The much-discussed Apple Watch will be available at retail this month, with prices starting at $349. So what does the release of the latest and most discussed smartwatch mean for the luxury watch industry in Switzerland?
The Apple Watch — Apple’s first entirely new product line since the iPad and the first since the death of Apple’s visionary founder Steve Jobs — is already widely expected to become the market leader among smartwatches (Click here for info on some of its predecessors/competitors) based solely on Apple’s history. It runs apps, including a fitness tracker, and unlike previous smartwatches, includes a very analog-watch-like device — a “digital crown” on the side that can control the watch’s functions. We cover the details and functions of the Apple Watch here.
The biggest question, both for the aficionados who collect luxury watches and the people who design, build and sell them, is obvious: Does the rise of the smartwatch, and the game-changing Apple Watch in particular, lead to the sequel that no one wanted, namely “Quartz Crisis II?” The Swiss mechanical watch faced off with a similar high-tech competitor in the 1970s and 1980s, when watches equipped with the then-new, Japanese-made quartz movements threatened to render traditional mechanical watchmaking obsolete. The industry managed to recover from those harsh years when the luxury mechanical watch (most still made in Switzerland, but also thriving in Germany and even, to an extent, in Japan) began to be rediscovered as a luxury item and status symbol in the booming 1990s. But any watch-industry veteran who experienced that era will tell you that there was a lot of pain in those intervening years. Will the watch-buying public once again turn away from the traditional and embrace the new high-tech flavor of the month?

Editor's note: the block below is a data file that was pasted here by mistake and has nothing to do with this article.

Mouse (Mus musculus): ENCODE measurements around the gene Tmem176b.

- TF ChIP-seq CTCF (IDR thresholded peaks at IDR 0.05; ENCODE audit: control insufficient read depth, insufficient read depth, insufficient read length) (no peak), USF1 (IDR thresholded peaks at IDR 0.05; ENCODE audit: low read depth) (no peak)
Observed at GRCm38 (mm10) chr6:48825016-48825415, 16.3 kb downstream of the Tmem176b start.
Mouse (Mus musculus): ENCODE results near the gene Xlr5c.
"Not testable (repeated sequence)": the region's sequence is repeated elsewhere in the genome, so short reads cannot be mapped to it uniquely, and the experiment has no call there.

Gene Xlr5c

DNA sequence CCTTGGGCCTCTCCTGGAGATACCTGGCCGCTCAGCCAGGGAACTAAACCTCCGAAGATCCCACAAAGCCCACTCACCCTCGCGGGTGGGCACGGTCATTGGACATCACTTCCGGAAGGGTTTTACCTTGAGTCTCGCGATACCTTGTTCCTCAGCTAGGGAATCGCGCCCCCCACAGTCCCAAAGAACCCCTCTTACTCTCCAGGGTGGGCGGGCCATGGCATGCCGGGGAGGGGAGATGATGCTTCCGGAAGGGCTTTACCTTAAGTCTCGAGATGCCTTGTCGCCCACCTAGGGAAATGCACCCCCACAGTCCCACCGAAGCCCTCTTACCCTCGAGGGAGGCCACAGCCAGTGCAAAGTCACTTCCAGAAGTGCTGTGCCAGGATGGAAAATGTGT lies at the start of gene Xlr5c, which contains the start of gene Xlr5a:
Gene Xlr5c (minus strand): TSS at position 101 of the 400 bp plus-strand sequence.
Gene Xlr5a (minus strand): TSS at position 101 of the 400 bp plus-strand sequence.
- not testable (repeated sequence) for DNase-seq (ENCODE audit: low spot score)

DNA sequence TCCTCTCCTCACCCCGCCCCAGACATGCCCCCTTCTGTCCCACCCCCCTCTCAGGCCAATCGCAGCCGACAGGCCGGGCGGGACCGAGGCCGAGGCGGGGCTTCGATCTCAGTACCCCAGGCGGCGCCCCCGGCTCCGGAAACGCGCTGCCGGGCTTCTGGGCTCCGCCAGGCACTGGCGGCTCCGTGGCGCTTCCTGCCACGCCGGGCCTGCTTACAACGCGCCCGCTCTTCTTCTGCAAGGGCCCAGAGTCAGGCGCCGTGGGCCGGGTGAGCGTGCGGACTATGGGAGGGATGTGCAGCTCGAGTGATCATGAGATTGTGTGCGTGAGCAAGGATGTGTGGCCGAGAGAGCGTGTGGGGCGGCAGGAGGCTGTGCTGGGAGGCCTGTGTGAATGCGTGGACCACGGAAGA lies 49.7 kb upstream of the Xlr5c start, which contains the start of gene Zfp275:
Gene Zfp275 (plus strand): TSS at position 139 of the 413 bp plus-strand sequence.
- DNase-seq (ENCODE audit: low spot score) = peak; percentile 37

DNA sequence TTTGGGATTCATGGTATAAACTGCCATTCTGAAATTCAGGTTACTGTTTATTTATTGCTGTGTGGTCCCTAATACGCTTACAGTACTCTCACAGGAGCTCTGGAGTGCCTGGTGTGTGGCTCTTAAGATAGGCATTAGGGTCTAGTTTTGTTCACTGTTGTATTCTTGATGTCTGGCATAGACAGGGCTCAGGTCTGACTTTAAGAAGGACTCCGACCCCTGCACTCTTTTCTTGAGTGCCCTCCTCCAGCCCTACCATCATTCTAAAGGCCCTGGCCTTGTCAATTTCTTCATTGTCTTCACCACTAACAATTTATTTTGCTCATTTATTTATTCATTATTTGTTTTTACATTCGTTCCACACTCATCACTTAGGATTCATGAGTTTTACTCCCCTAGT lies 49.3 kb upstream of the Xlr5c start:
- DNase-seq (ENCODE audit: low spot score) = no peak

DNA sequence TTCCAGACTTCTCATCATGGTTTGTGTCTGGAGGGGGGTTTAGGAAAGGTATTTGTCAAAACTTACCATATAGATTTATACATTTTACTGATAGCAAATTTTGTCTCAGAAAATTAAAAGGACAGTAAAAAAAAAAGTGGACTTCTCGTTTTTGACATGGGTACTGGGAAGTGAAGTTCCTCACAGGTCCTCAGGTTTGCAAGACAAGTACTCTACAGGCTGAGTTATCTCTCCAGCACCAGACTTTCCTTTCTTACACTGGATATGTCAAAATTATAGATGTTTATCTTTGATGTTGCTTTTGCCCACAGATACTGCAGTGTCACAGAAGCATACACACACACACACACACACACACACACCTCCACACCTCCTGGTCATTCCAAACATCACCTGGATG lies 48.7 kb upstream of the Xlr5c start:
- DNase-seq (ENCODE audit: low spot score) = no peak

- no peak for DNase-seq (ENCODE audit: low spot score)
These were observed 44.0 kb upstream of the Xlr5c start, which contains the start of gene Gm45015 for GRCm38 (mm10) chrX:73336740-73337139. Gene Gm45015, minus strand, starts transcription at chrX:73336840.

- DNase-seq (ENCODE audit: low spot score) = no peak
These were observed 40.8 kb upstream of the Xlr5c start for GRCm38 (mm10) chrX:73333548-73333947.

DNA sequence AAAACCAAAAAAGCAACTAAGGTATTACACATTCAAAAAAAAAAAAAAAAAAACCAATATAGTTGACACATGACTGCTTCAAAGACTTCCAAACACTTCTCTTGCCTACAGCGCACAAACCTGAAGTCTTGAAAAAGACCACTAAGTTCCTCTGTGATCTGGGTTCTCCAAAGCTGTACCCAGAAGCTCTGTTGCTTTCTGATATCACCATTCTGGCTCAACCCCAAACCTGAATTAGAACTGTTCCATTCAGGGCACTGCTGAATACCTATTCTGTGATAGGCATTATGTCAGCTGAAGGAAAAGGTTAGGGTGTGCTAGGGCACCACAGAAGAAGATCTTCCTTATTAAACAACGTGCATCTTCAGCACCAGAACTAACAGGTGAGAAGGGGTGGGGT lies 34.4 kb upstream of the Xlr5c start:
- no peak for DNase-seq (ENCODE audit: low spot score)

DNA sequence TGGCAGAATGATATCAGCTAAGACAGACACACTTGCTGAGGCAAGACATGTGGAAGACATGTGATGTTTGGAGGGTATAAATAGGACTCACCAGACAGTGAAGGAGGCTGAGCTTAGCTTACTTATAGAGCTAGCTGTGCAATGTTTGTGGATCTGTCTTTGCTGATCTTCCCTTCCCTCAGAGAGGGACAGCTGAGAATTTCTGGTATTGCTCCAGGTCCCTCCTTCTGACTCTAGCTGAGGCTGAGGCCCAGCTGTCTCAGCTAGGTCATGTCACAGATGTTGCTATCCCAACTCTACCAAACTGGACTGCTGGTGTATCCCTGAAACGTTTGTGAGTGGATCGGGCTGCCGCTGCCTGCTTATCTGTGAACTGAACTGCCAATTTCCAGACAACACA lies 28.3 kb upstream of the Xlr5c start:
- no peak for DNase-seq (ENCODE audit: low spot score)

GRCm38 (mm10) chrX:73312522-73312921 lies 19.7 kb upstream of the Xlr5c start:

It’s always hazardous to try to predict the future, especially in a business as unpredictable as watches. But I tend to agree with Swatch Group CEO Nick Hayek, who, despite his own company’s recent foray into smartwatches with the Swatch brand, anticipates problems with constant software upgrades and needing to replace the watch often. (Click here to hear the man himself speak on the subject.) I also echo the thoughts of our Watch Insider, Alexander Linz, who opines in a recent blog post: “We are talking about two totally different segments, and also a different buyer. It could be that someone who is used to wearing a mechanical watch will now also wear a digital smartwatch, but it will never replace the mechanical timepiece on his wrist. On the contrary, I believe that Apple and all the other producers of smart watches will probably stimulate people who have ever before worn a watch to buy one now, and I could imagine that these people might later start buying other watches, with some of them eventually buying a mechanical watch.”
In short, I believe that high-end mechanical watches have cemented their status as coveted luxury items for a worldwide audience, one that is still growing. No one “needs” an expensive watch, but no one “needs” a Lamborghini Gallardo or a Jackson Pollock original or a bottle of Chateau Lafitte Rothschild 1945 either. An iPhone is expensive, but no one can convincingly argue that it can be considered a luxury item for most people at this point. If smartwatches were ever to totally supplant traditional mechanical watches, I believe it would be a sign of something much more momentous: a large-scale abandonment of the luxurious and the artisanal in favor of the mass-market and the utilitarian. And somehow that is difficult to imagine.